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The Friday morning drama involving three sanitation workers who were exposed to hazardous material in East Amherst serves as an important reminder to properly dispose of waste, officials said.

The Modern Corp. workers were overcome by chemicals that had been improperly tossed in the trash. A combination of pool chemicals and chlorine bleach caused a “puff” that affected the workers, according to Chief Jim Lawida of the Main-Transit Fire Department. The three workers reported trouble breathing and were treated at the scene and decontaminated before being taken to hospitals, he said.

Lawida reminded residents that chemicals should be properly disposed at waste drop-offs.

“No chemical should be thrown out in any recycling type of tote,” he said.

Gary Smith, chief operating officer at Modern Corp., added that municipalities have hazardous waste collection days. Information regarding the collection days is available by calling the individual municipality. Disposal instructions are also listed on detergent and bleach packaging, he added.

The Environmental Protection Agency website lists hazardous waste as waste that is “potentially harmful to our health or the environment.” That can include cleaning or pesticides, according to the website.

Smith called the Friday incident “rare” and said only a handful have occurred during his 22 years with the company.

“Fortunately, there’s no permanent harm here,” he said.

By 1:30 p.m., two of the workers were treated and released, Smith said. The third worker is being held for observation at Millard Suburban Hospital out of an “abundance of caution” because he has an asthmatic condition.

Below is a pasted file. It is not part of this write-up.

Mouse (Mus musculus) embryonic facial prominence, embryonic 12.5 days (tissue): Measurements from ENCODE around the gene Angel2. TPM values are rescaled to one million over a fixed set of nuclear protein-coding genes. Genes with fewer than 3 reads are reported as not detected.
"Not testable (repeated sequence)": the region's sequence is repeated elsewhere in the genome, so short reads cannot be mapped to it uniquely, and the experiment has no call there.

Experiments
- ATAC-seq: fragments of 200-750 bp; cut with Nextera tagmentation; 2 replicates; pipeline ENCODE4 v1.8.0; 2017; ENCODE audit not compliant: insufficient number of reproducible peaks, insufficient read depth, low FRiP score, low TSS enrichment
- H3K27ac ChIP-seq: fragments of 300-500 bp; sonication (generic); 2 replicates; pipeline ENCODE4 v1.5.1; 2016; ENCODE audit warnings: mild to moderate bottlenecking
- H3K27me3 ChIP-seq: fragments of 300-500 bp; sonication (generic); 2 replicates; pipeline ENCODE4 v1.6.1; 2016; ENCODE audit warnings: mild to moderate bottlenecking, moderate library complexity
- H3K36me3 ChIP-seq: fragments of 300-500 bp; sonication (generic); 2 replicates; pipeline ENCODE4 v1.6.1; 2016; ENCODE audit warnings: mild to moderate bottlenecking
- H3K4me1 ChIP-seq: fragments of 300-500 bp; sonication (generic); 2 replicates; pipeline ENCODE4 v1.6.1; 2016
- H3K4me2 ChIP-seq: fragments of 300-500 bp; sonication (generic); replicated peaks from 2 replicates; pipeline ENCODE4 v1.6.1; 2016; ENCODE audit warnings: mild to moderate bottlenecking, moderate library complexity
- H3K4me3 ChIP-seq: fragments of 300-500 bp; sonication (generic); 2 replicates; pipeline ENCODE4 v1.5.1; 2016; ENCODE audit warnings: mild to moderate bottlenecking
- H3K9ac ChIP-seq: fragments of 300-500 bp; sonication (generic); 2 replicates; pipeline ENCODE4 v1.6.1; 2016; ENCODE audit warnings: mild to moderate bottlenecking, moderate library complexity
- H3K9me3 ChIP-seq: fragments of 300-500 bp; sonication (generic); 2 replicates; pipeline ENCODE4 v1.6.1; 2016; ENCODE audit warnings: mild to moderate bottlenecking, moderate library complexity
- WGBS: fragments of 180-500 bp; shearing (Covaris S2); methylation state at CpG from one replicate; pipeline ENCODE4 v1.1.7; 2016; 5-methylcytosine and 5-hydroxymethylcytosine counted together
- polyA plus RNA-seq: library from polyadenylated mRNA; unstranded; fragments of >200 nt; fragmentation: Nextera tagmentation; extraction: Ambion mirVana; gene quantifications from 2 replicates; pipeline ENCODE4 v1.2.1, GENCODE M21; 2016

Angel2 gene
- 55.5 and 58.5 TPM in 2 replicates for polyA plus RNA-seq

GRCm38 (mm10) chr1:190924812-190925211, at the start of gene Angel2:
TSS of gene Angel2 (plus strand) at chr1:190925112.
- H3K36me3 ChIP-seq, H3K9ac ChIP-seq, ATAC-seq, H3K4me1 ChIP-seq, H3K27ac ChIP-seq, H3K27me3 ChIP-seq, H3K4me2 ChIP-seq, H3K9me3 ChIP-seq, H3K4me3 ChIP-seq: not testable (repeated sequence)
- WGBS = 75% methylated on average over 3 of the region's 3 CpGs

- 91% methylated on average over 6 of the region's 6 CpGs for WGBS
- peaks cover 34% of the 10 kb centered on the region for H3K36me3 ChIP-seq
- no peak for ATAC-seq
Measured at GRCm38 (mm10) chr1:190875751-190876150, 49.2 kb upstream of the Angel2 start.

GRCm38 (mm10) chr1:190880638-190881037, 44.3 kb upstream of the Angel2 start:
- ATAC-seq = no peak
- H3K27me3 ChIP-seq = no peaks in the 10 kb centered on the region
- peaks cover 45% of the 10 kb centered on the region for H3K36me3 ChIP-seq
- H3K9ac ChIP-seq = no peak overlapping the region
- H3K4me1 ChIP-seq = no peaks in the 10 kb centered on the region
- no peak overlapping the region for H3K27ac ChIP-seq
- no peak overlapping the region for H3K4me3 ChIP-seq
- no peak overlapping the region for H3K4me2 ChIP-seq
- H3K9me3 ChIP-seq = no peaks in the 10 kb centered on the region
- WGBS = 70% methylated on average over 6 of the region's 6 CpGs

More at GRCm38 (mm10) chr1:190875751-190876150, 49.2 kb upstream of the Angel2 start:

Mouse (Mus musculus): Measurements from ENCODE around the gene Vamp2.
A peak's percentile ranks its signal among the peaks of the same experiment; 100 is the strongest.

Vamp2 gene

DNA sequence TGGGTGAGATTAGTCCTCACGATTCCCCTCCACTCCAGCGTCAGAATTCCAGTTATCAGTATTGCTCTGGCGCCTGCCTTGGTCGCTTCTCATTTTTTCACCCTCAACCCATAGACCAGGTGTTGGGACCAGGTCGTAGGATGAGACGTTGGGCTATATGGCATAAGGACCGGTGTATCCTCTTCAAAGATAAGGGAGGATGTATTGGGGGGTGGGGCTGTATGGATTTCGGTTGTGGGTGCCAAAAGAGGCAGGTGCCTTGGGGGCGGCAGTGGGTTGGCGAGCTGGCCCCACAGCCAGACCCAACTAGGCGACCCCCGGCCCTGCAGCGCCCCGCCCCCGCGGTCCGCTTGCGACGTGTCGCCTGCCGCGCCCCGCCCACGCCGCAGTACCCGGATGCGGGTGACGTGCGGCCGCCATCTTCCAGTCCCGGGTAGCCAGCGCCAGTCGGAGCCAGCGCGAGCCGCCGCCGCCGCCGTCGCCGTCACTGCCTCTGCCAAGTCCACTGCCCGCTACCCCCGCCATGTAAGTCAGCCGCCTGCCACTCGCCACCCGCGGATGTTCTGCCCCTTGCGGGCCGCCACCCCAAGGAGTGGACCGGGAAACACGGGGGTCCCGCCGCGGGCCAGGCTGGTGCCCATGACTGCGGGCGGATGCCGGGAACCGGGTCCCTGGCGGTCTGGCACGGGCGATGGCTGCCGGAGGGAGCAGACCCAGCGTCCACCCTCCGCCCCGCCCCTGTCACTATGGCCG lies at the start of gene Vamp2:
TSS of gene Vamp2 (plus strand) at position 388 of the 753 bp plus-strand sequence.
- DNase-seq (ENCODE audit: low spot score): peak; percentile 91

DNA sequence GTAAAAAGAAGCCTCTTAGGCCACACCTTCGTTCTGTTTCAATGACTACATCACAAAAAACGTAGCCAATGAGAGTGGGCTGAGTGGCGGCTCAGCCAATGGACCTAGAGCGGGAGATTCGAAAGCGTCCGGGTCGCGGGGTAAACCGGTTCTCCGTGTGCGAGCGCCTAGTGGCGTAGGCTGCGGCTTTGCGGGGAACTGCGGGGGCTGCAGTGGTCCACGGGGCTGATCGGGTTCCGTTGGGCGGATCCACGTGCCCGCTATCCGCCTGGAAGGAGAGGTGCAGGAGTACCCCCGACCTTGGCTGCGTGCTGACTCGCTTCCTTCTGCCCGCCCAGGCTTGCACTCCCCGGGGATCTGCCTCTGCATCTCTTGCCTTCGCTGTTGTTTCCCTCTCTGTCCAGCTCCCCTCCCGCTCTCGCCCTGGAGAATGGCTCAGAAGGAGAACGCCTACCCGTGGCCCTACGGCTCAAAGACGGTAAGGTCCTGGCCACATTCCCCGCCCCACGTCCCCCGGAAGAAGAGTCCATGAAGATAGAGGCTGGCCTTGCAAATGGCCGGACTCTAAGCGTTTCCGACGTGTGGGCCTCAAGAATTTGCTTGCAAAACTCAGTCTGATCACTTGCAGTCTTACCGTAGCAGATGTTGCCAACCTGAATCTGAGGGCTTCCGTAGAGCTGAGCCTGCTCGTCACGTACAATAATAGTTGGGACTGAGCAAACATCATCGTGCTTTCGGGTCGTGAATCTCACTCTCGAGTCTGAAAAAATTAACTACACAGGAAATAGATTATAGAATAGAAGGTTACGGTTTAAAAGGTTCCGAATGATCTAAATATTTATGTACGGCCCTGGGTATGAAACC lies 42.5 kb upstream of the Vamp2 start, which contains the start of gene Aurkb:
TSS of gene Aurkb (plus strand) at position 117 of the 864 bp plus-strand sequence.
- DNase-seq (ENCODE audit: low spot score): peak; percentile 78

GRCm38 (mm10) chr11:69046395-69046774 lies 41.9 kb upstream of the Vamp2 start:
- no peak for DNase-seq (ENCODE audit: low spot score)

The incident was reported at about 9:25 a.m., when the Modern Corp. garbage truck was stopped at the northern end of Teakwood Terrance, which runs between Sheridan Drive and Maple Road. First responders reported that the men were out of the truck and vomiting.

“The actual chemicals in the container were broken up and dispersed,” the fire chief said.

It was unknown where the crew picked up the chemicals, and the chief said the incident isn’t considered suspicious.

Several firefighters responded to the scene, and a decontamination area was established at Teakwood Terrace and Brian Avenue.

A resident of the immediate area said police officers went door to door, advising residents to keep doors and windows closed and air conditioning units off. But the reason why wasn’t disclosed, the resident said.

email: dtruong@buffnews.com